This blog post started as a reflection on a poem, but it started to get pretty long. I realized I didn’t want to test everyone’s attention span, so I decided to split it up into a series that will attempt to unfold what love means for those who follow Christ.
Christians talk a lot about love. They claim that God loves them.
One early writer says that God has given Christians a new life because God’s love for them was so strong. Elsewhere, he writes that God’s love is so powerful and large that nothing can overcome or overpower it. Nothing is bigger or stronger than it (Eph 2:4-5; Rom 8:38-39).
Another early writer claims that it’s not just Christians that God loves, but the whole world (Jn 3:16). He is even so bold as to claim that God isn’t merely loving—it’s not merely that God has a lot of love to give. Rather, God is love (1 Jn 4:16). What a claim!
Because God is love, Christians are also expected to love. Love one another. Love your enemies. Love God (Mt 5:43-48, 22:37-40) . This is the basement-floor foundation of the Christian life and teaching. Love is the determinate ingredient in all of life. Without it, anything a person does is as good as garbage, no matter how good it seems. With love, however, all you do is eternal (1 Cor 13).
If love is so central to Christianity, then it must be very important to get love right. In fact, as Scripture puts it, whoever does not know love, does not know God, because God is love (1 Jn 4:8). To get God right, we have to get love right. Everything depends on this.
There’s a direction to love. This same writer also wrote this, “We love because God first loved us” (1 Jn 4:19). God’s love is the source of human love. It is the font from which all love flows. Only when you drink from God’s love does love fill your being and your life and flow out towards others. Without this, love is impossible.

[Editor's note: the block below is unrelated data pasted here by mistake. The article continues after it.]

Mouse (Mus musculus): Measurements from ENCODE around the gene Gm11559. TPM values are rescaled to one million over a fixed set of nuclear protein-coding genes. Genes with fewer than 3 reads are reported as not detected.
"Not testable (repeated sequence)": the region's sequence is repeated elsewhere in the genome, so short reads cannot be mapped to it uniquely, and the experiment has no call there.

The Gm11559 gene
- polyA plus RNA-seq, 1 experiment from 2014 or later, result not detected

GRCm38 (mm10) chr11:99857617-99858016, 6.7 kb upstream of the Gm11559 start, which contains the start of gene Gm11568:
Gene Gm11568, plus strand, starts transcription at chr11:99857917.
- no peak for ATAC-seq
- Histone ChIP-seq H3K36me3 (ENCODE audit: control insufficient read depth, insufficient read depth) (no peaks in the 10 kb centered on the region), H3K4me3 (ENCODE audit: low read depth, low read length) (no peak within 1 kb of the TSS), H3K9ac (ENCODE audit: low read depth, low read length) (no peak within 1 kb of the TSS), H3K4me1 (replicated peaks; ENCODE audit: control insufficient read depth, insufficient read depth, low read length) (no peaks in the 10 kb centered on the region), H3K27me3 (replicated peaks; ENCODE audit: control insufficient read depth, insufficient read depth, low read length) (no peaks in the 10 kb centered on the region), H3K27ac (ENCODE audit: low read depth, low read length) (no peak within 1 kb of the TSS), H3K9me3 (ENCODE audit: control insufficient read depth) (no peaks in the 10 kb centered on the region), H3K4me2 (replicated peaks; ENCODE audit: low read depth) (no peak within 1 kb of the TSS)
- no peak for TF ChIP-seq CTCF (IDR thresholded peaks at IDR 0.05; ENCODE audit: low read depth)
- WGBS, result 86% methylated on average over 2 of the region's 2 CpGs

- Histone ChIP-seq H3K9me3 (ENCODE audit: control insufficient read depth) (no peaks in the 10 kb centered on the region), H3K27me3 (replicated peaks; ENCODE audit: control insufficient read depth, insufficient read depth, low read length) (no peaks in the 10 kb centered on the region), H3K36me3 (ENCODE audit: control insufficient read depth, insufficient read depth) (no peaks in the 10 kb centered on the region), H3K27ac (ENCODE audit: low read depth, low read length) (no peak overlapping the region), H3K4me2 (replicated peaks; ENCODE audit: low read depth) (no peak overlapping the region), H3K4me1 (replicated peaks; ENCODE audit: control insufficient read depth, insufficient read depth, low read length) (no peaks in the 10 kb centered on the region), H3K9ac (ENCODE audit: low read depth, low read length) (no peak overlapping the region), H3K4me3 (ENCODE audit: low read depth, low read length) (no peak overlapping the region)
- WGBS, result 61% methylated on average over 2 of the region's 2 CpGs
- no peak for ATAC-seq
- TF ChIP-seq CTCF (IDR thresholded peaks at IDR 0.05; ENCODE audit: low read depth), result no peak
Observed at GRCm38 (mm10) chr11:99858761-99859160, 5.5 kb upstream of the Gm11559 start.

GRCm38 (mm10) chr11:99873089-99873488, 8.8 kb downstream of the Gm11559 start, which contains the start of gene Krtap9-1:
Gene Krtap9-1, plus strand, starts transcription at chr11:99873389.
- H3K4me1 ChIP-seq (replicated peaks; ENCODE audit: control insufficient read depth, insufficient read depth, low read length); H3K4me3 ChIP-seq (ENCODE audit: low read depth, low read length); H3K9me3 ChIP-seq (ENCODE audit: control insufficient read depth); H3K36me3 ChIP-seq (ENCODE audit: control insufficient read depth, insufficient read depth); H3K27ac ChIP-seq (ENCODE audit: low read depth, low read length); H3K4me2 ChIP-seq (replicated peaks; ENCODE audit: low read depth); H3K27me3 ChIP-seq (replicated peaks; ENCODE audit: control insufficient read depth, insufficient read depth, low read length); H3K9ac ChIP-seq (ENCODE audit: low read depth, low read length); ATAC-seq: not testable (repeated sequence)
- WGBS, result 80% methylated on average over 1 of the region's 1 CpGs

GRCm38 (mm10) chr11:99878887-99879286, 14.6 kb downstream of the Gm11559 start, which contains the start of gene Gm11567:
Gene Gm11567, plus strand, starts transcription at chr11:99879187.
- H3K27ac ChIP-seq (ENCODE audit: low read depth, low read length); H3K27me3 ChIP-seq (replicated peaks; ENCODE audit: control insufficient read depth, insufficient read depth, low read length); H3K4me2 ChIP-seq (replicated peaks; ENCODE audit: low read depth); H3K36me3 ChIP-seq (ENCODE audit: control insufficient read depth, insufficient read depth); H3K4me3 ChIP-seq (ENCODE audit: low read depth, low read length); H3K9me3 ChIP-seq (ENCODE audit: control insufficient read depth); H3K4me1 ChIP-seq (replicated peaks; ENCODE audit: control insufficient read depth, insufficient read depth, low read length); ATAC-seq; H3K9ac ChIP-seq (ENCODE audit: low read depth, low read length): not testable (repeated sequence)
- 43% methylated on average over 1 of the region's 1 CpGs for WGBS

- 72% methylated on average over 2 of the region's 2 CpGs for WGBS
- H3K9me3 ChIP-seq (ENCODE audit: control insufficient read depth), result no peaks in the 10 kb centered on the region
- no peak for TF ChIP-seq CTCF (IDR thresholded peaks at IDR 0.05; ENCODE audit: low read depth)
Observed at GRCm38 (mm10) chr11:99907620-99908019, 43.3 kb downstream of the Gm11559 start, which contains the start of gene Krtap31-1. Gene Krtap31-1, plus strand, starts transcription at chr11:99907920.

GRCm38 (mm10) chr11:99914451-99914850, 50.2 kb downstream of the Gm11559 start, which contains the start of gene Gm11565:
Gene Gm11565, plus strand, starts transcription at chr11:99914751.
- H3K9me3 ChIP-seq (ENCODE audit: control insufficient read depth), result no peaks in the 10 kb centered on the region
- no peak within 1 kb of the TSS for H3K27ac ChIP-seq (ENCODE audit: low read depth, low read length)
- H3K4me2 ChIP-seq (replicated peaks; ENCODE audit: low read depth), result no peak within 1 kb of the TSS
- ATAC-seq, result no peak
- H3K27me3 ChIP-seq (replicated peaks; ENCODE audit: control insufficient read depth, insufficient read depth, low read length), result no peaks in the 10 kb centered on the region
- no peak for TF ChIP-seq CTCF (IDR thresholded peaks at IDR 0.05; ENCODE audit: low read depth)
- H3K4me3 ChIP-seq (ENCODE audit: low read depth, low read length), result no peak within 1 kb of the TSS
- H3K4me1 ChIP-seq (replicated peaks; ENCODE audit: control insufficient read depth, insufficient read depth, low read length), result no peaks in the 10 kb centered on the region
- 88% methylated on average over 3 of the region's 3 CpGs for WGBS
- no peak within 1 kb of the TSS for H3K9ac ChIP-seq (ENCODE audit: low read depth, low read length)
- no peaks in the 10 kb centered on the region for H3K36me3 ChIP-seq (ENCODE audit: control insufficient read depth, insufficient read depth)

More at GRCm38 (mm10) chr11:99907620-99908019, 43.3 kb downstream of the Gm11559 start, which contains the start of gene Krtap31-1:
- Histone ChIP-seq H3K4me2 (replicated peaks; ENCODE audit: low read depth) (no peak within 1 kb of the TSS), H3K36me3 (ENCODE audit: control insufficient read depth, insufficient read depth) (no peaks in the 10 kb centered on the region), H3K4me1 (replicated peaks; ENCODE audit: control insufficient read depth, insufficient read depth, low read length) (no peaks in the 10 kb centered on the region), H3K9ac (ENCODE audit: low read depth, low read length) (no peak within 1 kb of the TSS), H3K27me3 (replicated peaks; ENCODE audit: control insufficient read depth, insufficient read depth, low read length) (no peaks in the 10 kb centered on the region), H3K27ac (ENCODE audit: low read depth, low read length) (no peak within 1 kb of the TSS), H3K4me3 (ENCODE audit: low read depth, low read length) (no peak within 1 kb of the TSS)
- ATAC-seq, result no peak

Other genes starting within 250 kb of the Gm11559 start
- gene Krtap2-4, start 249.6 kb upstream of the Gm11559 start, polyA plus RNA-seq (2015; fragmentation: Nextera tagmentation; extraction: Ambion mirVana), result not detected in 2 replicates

To reiterate the point: if you are only able to love because God first loved you, then it becomes very important to get God’s love right.
But talking and thinking about it is only part of the picture. It’s an important one, to be sure! We need to speak and think about love to fully know it. Yet, in the end, is love meant to remain on the page? Isn’t love meant to experienced and felt—given and received?
It’s not enough to understand intellectually that you are loved—yes, this is a part of it. But can you reach out your hand to the one you love, knowing full well that they will take it in their own? Can you offer them your cheek, confident in the warmth of their kiss?
The proof of the pudding is in the eating. So they say. It’s not enough to understand love, to regurgitate the Bible passages, the theological positions. Instead, can you live, move, and have your being as one loved by God? Indeed, this is the question at the base of Christian faith, of all reality.
Now that I’ve framed the importance of love, next time I want to introduce you to a poem that captures and expresses the character and essence of God’s love better than anything else I’ve read. Perhaps, together, we can learn something from it.